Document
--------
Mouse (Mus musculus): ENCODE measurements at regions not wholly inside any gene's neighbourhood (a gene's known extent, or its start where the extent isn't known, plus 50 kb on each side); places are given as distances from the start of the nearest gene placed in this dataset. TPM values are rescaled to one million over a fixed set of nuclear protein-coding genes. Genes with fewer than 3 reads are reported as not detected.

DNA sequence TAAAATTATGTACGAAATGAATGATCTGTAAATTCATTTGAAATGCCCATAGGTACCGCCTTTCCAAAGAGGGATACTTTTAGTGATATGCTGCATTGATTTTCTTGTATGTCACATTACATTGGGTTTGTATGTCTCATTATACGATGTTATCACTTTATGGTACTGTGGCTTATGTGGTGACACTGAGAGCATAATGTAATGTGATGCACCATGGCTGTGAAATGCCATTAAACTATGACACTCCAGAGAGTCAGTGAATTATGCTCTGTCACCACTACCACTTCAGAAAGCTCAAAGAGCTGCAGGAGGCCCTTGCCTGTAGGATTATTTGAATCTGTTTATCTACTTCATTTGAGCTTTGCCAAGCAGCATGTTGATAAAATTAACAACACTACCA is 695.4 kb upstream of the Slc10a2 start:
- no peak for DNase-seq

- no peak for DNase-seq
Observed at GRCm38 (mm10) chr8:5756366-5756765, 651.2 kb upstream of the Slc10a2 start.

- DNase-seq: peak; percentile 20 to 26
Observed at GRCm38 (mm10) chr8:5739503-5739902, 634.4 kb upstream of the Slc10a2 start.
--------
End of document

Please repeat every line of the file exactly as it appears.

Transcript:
Mouse (Mus musculus): ENCODE measurements at regions not wholly inside any gene's neighbourhood (a gene's known extent, or its start where the extent isn't known, plus 50 kb on each side); places are given as distances from the start of the nearest gene placed in this dataset. TPM values are rescaled to one million over a fixed set of nuclear protein-coding genes. Genes with fewer than 3 reads are reported as not detected.

DNA sequence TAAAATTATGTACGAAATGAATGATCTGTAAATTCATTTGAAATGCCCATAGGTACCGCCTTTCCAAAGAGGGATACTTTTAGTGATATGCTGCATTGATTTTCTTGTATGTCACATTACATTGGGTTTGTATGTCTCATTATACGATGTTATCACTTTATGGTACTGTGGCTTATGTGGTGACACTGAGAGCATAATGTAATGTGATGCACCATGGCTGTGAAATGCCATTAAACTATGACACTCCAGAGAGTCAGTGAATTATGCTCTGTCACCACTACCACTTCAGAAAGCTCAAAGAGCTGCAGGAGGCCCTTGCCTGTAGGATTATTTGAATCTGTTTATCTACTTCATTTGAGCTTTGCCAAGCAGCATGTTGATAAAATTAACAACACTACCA is 695.4 kb upstream of the Slc10a2 start:
- no peak for DNase-seq

- no peak for DNase-seq
Observed at GRCm38 (mm10) chr8:5756366-5756765, 651.2 kb upstream of the Slc10a2 start.

- DNase-seq: peak; percentile 20 to 26
Observed at GRCm38 (mm10) chr8:5739503-5739902, 634.4 kb upstream of the Slc10a2 start.